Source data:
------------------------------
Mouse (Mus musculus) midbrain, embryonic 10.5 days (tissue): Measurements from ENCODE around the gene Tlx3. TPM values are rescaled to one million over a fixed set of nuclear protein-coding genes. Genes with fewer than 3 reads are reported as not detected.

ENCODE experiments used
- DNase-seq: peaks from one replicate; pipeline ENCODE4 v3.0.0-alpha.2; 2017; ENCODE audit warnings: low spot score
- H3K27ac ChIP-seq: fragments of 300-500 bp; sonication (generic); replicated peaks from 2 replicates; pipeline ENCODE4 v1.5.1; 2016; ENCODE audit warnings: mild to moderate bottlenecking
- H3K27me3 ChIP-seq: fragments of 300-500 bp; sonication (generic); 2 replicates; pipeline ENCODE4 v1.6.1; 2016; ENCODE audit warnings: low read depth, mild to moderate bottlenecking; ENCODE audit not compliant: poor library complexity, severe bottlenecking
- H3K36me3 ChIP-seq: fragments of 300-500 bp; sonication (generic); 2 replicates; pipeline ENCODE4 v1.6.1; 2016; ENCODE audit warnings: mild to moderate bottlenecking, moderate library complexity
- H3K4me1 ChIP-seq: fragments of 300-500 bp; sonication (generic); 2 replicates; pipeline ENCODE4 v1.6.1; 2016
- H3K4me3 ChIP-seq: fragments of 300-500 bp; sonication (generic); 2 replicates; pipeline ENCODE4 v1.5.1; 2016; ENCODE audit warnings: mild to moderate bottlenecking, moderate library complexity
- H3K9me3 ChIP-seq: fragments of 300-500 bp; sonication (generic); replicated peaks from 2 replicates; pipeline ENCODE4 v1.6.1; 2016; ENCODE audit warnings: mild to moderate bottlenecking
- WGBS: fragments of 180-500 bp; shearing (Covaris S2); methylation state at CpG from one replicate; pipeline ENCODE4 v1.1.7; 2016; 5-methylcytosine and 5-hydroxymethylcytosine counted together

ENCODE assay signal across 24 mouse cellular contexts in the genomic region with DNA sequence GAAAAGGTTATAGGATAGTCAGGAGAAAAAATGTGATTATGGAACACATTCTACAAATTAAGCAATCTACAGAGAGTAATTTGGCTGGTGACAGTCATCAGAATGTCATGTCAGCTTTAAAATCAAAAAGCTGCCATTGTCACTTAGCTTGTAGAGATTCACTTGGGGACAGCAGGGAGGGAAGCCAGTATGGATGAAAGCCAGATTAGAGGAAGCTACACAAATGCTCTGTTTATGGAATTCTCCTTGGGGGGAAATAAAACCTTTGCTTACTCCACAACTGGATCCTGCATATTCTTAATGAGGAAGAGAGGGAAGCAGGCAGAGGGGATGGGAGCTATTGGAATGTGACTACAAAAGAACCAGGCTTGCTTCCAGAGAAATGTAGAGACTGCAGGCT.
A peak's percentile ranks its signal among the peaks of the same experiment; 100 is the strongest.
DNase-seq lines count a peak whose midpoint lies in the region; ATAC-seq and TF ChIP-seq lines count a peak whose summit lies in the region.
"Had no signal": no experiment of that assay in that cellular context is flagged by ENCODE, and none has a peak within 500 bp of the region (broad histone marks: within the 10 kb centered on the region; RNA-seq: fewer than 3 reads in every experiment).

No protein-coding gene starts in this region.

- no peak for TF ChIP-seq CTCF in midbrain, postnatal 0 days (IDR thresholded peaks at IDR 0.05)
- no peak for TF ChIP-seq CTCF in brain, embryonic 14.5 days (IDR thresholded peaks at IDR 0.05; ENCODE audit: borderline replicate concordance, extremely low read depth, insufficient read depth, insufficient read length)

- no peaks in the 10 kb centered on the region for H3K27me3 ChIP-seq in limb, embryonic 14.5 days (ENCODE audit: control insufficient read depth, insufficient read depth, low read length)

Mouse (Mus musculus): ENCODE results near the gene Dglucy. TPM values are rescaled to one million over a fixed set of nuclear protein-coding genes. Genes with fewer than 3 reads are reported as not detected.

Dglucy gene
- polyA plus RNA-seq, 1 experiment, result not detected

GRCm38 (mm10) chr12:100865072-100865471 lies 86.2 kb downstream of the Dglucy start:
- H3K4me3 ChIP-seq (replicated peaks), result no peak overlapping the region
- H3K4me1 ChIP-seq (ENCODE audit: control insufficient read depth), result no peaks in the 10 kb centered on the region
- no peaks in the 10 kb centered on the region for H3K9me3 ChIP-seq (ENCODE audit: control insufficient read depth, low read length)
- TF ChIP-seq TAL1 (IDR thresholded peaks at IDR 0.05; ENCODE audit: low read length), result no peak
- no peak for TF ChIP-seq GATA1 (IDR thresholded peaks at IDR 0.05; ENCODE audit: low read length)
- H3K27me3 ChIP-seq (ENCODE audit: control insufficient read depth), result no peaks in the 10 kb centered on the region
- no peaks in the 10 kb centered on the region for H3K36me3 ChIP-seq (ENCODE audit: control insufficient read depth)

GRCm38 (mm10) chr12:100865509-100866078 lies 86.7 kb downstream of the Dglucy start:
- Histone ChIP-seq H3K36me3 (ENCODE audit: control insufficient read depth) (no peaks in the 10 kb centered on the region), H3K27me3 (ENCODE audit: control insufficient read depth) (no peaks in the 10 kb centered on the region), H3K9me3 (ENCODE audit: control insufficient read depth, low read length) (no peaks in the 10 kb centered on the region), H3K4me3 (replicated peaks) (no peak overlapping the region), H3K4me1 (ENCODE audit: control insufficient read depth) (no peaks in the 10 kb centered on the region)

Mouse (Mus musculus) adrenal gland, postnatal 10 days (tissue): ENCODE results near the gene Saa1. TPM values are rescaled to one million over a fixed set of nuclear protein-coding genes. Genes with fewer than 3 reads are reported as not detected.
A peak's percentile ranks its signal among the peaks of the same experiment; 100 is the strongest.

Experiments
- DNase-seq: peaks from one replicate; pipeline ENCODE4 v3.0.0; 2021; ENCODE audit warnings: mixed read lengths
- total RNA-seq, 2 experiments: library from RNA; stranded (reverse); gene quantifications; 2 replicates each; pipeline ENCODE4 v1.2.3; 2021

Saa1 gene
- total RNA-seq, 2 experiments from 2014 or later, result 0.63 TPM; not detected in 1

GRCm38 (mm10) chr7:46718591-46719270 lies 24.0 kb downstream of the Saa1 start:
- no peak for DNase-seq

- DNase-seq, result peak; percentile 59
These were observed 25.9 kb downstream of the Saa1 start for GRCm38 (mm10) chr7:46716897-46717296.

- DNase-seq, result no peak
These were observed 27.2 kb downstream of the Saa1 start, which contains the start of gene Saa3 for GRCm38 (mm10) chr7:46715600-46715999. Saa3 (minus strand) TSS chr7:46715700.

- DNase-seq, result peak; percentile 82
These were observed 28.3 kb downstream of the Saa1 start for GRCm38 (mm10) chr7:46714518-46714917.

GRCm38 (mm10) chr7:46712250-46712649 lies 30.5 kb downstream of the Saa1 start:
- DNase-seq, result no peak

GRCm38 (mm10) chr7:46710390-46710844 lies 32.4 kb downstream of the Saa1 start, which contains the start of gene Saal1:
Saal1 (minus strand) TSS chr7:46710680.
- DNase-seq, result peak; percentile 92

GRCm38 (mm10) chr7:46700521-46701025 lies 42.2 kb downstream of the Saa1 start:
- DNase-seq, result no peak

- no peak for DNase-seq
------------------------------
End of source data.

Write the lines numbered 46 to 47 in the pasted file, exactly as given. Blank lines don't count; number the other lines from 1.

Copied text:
These were observed 28.3 kb downstream of the Saa1 start for GRCm38 (mm10) chr7:46714518-46714917.

GRCm38 (mm10) chr7:46712250-46712649 lies 30.5 kb downstream of the Saa1 start: